Breast Self-Awareness (BSA) and Breast Self Exam (BSE)
Breast awareness and self-exam
Beginning in their 20s, women should be told about the benefits and limitations of breast self-exam (BSE). Women should be aware of how their breasts normally look and feel and report any new breast changes to a health professional as soon as they are found. Finding a breast change does not necessarily mean there is a cancer. The American Cancer Society no longer recommends monthy BSE for women due to the level of anxiety it produces an many women. The ACS rather encourages women to practice breast awareness.
A woman can notice changes by knowing how her breasts normally look and feel and feeling her breasts for changes (breast awareness), or by choosing to use a step-by-step approach (with a BSE) and using a specific schedule to examine her breasts.
Women with breast implants can do BSE. It may be useful to have the surgeon help identify the edges of the implant so that you know what you are feeling. There is some thought that the implants push out the breast tissue and may make it easier to examine. If you choose to do BSE, the following information provides a step-by-step approach for the exam. The best time for a woman to examine her breasts is when they are not tender or swollen. Women who examine their breasts should have their technique reviewed during their periodic health exams by their health care professional.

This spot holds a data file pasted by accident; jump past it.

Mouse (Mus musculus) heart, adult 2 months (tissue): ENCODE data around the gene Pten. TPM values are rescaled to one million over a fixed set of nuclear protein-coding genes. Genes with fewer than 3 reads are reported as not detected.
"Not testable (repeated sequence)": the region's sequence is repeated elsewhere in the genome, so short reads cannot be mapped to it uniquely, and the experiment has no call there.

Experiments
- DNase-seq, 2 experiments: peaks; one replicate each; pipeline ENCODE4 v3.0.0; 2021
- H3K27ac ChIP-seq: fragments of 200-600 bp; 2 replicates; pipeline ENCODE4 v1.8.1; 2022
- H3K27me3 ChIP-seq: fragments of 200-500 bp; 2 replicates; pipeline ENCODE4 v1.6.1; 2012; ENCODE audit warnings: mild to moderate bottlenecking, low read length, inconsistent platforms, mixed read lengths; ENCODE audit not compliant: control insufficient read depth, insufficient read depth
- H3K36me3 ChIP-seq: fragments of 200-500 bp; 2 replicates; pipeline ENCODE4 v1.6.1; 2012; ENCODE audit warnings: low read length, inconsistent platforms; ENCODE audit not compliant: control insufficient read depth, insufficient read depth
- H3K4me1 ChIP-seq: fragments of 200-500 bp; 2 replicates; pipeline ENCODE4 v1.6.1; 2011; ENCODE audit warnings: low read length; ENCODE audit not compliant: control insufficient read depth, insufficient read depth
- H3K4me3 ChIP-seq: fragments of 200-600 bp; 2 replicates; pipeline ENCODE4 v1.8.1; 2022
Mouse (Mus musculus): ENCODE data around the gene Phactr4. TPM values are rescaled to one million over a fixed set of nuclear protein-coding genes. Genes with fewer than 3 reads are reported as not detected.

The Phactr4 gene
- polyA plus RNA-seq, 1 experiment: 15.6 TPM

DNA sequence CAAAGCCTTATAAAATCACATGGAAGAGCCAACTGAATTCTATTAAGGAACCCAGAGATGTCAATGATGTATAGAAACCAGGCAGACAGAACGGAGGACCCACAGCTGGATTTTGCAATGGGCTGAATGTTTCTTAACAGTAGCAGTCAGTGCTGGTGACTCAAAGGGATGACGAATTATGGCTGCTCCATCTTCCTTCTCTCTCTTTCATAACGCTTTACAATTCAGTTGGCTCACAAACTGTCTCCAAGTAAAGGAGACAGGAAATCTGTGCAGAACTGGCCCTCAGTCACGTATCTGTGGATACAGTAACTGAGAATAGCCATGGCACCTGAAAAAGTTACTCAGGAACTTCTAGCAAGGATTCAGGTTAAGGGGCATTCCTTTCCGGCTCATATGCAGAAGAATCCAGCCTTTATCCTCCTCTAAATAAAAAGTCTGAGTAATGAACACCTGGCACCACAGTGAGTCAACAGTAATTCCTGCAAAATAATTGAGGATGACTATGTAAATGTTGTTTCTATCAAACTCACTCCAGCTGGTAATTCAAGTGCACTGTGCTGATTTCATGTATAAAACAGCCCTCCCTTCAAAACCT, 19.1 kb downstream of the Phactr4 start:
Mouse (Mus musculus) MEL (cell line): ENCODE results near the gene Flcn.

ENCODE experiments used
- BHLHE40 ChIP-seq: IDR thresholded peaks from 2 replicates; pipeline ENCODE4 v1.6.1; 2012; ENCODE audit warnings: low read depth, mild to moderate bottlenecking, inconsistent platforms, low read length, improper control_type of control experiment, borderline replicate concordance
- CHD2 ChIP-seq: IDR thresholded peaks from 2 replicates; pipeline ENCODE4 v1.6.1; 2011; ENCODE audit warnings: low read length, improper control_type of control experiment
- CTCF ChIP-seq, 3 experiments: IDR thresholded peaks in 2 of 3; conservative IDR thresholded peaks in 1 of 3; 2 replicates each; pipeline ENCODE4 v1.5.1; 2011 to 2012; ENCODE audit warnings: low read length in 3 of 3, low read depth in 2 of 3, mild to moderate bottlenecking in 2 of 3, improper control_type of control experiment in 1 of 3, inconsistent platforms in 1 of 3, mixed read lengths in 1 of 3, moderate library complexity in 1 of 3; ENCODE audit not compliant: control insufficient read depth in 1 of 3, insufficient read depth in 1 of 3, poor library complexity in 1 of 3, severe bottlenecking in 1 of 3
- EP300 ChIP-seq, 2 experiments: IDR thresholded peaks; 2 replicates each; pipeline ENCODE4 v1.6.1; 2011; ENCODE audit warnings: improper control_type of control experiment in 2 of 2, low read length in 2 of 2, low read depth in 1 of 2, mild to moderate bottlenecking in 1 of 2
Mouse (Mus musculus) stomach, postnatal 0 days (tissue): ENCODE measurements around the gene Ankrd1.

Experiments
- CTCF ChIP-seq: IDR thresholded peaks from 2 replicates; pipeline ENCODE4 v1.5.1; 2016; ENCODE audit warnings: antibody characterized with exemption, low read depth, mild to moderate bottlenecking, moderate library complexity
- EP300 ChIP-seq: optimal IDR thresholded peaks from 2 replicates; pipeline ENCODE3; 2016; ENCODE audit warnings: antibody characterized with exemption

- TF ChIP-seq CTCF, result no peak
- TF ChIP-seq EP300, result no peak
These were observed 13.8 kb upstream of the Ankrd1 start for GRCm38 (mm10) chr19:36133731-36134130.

It is acceptable for women to choose not to do BSE or to do BSE occasionally. Women who are pregnant or breastfeeding can also choose to examine their breasts regularly.
Women who choose not to do BSE should still know how their breasts normally look and feel and report any changes to their doctor right away.Examining your breasts is an important way to find a breast cancer early, when it’s most likely to be cured. Not every cancer can be found this way, but it is a critical step you can and should take for yourself.